The industrial sectors each had their own preferred domestic public policies that suited their particular needs. Together, they also had their own preferred version of democracy, namely, a political system in which there were vivid democratic symbols and lively partisan elections, but whose legislation and administration normally allowed the industries to organize and operate as they wished, and allowed the plutocracy which was at the top of these industries to continue to accumulate and concentrate great wealth. In this system, which was democratic in form and plutocratic in content, the industrial sectors and their plutocracy controlled virtually all of the Republican Party and much of the Democratic Party as well.
A more truly democratic system became the goal of the minority Populist Party and then, in 1896 and for a time thereafter, of the populist elements within the Democratic Party (famously represented by William Jennings Bryan). These populist or democratic forces could certainly make a lot of noise, and in the form of the famous Mugwumps, with spokesmen like Mark Twain, they could get a lot of attention. But plutocratic forces had the advantage not only of great wealth, with which they could readily buy politicians and policies, but also great concentration. A perfect example of the logic of collective action, they could readily negotiate decisions among themselves and then persist in seeing them through. Consequently, the plutocratic forces repeatedly prevailed over the democratic ones, at least until Theodore Roosevelt came along, with respect to their preferred public policies in domestic affairs.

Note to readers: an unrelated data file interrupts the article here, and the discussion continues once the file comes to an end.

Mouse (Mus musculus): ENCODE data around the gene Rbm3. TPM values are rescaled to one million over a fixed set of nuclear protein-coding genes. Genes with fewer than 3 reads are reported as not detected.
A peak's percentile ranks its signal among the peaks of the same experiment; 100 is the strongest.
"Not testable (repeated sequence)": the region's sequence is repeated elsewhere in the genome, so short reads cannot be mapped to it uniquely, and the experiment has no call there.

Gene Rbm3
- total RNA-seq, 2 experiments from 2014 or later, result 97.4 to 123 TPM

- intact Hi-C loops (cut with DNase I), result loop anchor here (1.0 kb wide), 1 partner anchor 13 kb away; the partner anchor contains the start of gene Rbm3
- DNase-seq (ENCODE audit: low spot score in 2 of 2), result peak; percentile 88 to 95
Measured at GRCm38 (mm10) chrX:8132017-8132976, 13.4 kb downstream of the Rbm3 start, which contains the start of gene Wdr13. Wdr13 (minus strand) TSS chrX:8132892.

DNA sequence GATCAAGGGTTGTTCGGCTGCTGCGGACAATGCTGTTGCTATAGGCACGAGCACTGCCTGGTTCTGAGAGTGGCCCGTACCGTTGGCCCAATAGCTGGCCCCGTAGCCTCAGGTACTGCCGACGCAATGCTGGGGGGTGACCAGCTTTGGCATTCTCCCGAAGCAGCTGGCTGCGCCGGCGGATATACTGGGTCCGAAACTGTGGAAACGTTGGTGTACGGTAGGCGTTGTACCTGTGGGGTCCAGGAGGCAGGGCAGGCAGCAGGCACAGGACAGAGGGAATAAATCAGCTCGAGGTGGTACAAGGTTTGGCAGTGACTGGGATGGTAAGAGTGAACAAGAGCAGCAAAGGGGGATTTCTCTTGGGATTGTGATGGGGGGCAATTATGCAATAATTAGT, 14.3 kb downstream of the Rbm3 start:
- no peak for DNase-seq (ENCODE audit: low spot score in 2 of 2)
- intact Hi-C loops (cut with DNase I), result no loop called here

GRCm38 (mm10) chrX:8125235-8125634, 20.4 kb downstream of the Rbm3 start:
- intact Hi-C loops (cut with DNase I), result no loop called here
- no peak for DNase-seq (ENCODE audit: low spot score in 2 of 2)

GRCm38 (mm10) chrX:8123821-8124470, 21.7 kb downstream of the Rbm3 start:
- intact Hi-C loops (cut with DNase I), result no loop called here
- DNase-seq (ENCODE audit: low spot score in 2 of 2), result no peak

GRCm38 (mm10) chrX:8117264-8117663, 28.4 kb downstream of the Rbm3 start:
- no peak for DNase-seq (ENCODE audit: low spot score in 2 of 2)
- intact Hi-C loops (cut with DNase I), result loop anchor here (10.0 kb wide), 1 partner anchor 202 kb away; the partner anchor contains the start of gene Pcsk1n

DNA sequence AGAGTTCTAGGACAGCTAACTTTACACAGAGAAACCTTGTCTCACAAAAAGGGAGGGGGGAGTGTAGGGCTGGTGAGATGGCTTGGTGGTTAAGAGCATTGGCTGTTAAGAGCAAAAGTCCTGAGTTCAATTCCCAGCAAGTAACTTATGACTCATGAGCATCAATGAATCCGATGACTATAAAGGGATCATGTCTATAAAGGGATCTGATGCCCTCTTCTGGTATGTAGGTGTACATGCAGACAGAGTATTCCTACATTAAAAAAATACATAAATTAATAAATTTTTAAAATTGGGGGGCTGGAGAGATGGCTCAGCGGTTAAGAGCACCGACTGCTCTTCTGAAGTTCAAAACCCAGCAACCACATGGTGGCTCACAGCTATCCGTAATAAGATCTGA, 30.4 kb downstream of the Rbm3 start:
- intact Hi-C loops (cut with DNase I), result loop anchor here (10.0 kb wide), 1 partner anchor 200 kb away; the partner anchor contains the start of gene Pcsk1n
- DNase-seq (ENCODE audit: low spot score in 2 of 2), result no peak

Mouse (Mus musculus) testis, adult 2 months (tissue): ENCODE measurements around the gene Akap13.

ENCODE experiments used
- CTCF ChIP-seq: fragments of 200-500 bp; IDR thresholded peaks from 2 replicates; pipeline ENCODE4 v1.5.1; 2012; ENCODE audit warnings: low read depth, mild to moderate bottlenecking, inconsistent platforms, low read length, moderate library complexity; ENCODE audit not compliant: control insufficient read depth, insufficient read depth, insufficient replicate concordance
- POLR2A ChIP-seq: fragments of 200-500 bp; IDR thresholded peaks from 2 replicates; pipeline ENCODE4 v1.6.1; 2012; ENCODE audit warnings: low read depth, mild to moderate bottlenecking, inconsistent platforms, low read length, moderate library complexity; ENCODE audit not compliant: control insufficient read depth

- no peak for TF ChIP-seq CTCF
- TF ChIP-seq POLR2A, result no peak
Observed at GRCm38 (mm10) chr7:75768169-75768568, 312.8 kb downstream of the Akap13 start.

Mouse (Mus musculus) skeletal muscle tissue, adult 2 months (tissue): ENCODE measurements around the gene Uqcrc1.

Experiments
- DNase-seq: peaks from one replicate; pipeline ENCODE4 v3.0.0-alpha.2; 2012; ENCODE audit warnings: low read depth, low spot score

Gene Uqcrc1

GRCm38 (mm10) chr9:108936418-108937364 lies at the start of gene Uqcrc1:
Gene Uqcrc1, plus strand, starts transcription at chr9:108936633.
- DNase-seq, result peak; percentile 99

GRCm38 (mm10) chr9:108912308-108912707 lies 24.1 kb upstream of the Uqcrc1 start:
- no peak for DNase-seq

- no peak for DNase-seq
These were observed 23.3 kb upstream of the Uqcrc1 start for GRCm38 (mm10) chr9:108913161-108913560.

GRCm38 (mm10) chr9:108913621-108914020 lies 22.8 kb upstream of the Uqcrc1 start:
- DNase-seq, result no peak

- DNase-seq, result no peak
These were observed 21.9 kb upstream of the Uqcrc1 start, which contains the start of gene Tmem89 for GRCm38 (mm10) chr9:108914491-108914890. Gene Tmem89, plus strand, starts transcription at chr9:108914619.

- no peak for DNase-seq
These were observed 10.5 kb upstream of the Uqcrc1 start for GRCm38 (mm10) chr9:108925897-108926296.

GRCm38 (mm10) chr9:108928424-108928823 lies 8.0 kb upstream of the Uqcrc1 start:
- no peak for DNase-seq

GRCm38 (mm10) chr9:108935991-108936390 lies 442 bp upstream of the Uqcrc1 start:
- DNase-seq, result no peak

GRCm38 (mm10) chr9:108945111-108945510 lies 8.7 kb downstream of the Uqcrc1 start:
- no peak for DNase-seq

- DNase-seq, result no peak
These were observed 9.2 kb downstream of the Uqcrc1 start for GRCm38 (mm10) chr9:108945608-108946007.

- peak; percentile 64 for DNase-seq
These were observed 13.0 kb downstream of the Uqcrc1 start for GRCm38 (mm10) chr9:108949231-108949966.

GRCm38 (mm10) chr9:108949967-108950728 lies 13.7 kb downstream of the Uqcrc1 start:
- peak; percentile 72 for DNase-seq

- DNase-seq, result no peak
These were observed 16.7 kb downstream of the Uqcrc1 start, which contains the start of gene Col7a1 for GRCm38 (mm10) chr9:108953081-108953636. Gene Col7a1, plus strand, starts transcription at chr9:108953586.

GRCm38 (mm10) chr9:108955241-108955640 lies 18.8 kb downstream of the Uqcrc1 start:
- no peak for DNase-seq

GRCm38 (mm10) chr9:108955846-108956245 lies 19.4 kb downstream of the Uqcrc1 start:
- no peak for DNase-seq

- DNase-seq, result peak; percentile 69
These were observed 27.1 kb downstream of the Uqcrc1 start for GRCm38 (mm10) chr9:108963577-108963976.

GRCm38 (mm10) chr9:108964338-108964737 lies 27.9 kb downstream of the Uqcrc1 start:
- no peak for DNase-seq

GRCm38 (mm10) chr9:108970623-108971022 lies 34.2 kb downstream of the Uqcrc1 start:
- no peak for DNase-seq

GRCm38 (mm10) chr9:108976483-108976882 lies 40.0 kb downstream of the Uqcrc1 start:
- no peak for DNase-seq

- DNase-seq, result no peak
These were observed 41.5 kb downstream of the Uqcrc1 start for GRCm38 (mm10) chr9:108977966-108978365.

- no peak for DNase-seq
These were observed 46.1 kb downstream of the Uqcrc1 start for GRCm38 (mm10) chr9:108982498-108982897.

It would not be surprising if they also had preferred foreign policies and also got their way with them. This was most obvious with the most economic of foreign policies: those concerning foreign trade. American industries faced formidable competition from their counterparts in Europe, especially Britain and Germany, so the industries wanted a policy of trade barriers, of protectionism. They got it. But these same industries perceived market opportunities in underdeveloped countries where the United States might develop a preponderant political influence: the countries of Latin America, especially the Caribbean Basin and Central America, and in the Western Pacific, especially the emerging market of China. Here the industries wanted a policy of free trade (or even better, trade that would give preference to American products). They got it. This stance was often described as the “Open Door Policy.”